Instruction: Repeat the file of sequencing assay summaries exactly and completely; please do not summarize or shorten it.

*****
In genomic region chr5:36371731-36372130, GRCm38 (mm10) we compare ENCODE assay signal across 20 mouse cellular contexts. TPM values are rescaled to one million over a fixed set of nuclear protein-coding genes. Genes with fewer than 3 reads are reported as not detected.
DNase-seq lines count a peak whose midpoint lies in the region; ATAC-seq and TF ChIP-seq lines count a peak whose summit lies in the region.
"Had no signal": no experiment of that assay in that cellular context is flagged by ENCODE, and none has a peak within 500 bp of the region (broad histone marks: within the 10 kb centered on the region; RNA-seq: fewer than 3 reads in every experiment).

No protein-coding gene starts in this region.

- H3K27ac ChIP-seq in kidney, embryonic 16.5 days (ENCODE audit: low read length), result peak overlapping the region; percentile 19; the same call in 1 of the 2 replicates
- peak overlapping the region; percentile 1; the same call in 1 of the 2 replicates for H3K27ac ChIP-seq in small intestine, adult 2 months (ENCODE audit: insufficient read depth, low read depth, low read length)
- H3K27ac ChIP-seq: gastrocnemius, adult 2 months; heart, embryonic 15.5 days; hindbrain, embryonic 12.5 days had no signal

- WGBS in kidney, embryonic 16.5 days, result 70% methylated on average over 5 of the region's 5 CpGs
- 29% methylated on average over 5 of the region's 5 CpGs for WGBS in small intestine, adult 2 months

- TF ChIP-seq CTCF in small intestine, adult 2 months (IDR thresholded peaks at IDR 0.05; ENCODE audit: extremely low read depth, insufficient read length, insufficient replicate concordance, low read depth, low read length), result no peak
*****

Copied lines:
In genomic region chr5:36371731-36372130, GRCm38 (mm10) we compare ENCODE assay signal across 20 mouse cellular contexts. TPM values are rescaled to one million over a fixed set of nuclear protein-coding genes. Genes with fewer than 3 reads are reported as not detected.
DNase-seq lines count a peak whose midpoint lies in the region; ATAC-seq and TF ChIP-seq lines count a peak whose summit lies in the region.
"Had no signal": no experiment of that assay in that cellular context is flagged by ENCODE, and none has a peak within 500 bp of the region (broad histone marks: within the 10 kb centered on the region; RNA-seq: fewer than 3 reads in every experiment).

No protein-coding gene starts in this region.

- H3K27ac ChIP-seq in kidney, embryonic 16.5 days (ENCODE audit: low read length), result peak overlapping the region; percentile 19; the same call in 1 of the 2 replicates
- peak overlapping the region; percentile 1; the same call in 1 of the 2 replicates for H3K27ac ChIP-seq in small intestine, adult 2 months (ENCODE audit: insufficient read depth, low read depth, low read length)
- H3K27ac ChIP-seq: gastrocnemius, adult 2 months; heart, embryonic 15.5 days; hindbrain, embryonic 12.5 days had no signal

- WGBS in kidney, embryonic 16.5 days, result 70% methylated on average over 5 of the region's 5 CpGs
- 29% methylated on average over 5 of the region's 5 CpGs for WGBS in small intestine, adult 2 months

- TF ChIP-seq CTCF in small intestine, adult 2 months (IDR thresholded peaks at IDR 0.05; ENCODE audit: extremely low read depth, insufficient read length, insufficient replicate concordance, low read depth, low read length), result no peak